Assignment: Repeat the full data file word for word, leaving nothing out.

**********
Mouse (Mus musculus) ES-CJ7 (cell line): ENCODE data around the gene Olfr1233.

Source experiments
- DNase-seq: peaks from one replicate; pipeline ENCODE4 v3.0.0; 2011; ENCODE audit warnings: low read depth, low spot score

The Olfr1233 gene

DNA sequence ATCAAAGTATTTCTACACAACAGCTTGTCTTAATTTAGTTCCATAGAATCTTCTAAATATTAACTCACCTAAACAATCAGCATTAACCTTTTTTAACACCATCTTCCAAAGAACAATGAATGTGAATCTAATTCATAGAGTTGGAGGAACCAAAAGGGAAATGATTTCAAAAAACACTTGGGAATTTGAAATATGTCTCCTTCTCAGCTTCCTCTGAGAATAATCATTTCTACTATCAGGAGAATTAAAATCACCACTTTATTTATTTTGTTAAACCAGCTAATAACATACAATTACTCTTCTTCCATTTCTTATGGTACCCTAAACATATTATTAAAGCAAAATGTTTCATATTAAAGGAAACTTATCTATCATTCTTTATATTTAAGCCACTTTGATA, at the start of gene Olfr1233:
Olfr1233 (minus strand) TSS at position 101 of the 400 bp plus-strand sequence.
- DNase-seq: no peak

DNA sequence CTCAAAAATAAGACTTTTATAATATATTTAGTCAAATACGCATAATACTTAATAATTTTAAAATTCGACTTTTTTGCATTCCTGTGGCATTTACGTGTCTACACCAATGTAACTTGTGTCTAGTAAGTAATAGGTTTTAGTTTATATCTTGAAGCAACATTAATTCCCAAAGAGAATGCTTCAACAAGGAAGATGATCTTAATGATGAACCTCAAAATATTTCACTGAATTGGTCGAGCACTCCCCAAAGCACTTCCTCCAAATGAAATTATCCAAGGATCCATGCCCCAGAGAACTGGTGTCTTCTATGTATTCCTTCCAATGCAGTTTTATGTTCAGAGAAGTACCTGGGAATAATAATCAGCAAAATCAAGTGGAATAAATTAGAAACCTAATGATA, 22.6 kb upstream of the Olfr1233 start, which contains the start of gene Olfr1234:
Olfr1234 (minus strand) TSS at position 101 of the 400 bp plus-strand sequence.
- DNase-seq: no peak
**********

Mouse (Mus musculus) ES-CJ7 (cell line): ENCODE data around the gene Olfr1233.

Source experiments
- DNase-seq: peaks from one replicate; pipeline ENCODE4 v3.0.0; 2011; ENCODE audit warnings: low read depth, low spot score

The Olfr1233 gene

DNA sequence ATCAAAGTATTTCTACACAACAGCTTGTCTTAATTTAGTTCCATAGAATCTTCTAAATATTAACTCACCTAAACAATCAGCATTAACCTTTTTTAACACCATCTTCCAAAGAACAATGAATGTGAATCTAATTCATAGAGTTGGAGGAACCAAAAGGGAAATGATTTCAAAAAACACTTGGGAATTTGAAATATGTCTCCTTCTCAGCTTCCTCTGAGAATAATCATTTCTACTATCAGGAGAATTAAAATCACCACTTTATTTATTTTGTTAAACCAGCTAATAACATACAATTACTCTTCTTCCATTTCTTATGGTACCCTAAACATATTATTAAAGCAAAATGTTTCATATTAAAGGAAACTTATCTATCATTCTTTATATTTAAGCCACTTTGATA, at the start of gene Olfr1233:
Olfr1233 (minus strand) TSS at position 101 of the 400 bp plus-strand sequence.
- DNase-seq: no peak

DNA sequence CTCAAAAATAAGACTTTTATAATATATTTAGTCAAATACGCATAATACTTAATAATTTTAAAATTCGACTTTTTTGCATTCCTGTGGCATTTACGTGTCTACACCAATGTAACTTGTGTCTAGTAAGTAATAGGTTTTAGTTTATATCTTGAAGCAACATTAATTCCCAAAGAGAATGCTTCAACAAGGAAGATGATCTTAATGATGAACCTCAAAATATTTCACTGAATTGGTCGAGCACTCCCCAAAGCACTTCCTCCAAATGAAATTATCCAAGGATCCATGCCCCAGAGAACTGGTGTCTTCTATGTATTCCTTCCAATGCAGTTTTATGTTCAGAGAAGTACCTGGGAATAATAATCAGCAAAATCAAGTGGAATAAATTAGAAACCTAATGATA, 22.6 kb upstream of the Olfr1233 start, which contains the start of gene Olfr1234:
Olfr1234 (minus strand) TSS at position 101 of the 400 bp plus-strand sequence.
- DNase-seq: no peak